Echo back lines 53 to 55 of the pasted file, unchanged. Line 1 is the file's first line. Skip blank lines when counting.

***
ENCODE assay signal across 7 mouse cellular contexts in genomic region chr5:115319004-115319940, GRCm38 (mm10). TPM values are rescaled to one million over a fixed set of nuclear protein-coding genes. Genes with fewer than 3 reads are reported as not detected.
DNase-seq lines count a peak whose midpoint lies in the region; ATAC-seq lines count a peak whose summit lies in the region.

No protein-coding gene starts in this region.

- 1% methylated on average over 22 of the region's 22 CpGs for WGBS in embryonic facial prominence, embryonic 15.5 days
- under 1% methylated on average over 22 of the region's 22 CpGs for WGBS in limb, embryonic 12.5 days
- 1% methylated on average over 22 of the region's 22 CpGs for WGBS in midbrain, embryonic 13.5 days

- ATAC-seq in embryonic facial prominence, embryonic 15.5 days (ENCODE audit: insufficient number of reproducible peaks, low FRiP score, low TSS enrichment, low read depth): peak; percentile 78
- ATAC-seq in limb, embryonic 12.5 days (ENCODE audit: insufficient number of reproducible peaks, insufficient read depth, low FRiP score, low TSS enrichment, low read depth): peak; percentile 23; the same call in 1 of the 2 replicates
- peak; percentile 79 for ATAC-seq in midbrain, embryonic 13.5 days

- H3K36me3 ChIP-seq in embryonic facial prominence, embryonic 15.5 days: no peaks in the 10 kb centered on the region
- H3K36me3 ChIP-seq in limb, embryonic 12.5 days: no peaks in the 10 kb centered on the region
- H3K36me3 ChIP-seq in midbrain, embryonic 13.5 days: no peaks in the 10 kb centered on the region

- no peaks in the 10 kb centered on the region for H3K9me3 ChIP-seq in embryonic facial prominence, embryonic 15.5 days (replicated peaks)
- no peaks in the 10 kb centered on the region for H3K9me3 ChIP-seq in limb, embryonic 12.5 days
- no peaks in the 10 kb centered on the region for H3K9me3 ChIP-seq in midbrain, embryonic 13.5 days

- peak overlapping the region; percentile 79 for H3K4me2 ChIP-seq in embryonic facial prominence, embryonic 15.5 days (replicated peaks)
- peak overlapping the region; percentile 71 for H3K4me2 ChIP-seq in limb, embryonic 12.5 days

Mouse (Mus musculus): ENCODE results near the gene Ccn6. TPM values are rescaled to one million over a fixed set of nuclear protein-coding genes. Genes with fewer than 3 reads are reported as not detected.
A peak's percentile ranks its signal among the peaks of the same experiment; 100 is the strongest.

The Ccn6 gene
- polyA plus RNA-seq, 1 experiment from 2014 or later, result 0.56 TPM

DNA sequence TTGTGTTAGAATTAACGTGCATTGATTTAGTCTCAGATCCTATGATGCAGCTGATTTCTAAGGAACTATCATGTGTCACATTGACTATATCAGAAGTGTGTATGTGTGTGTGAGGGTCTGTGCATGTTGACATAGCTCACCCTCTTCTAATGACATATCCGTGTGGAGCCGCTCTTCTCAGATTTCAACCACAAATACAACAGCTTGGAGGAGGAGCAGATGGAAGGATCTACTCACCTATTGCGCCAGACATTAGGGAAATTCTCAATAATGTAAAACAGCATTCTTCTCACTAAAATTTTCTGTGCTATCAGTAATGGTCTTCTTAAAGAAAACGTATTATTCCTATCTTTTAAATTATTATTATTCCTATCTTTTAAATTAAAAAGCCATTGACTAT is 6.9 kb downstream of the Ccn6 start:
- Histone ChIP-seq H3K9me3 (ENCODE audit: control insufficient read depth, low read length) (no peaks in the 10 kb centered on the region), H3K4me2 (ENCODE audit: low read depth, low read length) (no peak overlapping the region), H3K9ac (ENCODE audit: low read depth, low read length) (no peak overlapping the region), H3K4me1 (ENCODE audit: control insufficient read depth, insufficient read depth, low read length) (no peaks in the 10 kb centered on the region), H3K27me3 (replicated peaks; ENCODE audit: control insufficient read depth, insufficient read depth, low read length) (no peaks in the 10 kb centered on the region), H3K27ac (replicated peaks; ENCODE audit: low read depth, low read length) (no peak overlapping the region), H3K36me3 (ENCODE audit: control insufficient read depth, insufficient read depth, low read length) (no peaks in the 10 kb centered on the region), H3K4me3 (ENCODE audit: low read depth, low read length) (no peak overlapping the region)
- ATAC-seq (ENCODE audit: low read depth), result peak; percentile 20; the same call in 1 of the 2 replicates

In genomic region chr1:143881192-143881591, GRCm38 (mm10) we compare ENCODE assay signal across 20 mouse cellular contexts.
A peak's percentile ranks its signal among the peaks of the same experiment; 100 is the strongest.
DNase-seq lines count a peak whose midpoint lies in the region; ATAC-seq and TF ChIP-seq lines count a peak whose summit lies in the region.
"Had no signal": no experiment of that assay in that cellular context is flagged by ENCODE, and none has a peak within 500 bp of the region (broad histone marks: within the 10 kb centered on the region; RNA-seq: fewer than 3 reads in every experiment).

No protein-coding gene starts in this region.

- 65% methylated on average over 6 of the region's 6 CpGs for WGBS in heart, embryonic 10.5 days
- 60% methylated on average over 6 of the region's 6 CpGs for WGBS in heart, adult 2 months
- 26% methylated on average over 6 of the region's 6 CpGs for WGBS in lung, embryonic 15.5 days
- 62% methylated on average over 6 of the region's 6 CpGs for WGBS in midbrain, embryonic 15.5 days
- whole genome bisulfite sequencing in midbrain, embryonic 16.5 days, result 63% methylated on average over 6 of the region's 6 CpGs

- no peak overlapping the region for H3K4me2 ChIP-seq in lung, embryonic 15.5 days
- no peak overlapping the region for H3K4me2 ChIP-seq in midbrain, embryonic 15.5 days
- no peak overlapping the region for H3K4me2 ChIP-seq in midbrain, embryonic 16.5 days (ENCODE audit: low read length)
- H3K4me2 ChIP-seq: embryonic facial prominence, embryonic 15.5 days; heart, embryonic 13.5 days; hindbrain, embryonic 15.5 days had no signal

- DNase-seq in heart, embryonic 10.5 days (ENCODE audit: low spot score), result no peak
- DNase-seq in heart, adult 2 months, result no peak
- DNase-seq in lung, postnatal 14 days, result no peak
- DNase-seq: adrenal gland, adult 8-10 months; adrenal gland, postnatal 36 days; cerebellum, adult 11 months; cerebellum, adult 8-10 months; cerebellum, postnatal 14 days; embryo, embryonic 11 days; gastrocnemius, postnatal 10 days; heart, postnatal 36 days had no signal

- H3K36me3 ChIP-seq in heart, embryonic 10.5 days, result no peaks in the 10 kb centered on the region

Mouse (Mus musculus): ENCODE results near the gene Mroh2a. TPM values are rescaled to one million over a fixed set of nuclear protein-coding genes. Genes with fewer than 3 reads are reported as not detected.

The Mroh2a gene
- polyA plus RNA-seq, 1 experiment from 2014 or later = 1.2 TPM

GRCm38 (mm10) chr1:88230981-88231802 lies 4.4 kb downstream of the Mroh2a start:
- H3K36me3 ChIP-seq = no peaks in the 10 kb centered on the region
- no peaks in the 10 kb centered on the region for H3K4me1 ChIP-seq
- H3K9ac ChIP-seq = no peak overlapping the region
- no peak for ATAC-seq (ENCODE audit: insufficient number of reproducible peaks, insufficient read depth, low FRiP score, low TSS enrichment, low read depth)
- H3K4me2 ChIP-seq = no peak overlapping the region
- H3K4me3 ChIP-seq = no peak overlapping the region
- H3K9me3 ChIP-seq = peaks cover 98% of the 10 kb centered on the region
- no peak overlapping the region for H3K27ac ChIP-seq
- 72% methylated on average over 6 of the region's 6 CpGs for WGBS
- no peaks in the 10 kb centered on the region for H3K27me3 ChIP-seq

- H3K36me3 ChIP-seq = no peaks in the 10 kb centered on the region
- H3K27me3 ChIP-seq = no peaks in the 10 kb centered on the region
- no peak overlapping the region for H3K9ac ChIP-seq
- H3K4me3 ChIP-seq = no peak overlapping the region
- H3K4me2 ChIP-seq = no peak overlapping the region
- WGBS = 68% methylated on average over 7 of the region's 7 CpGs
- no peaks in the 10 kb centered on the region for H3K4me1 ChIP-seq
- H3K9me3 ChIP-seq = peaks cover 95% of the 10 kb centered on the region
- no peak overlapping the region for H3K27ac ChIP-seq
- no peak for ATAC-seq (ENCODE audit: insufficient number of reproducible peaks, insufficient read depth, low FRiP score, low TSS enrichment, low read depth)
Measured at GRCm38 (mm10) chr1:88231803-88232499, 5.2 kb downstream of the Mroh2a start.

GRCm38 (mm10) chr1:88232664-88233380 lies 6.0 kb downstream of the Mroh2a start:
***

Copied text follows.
- H3K4me3 ChIP-seq = no peak overlapping the region
- H3K9me3 ChIP-seq = peaks cover 98% of the 10 kb centered on the region
- no peak overlapping the region for H3K27ac ChIP-seq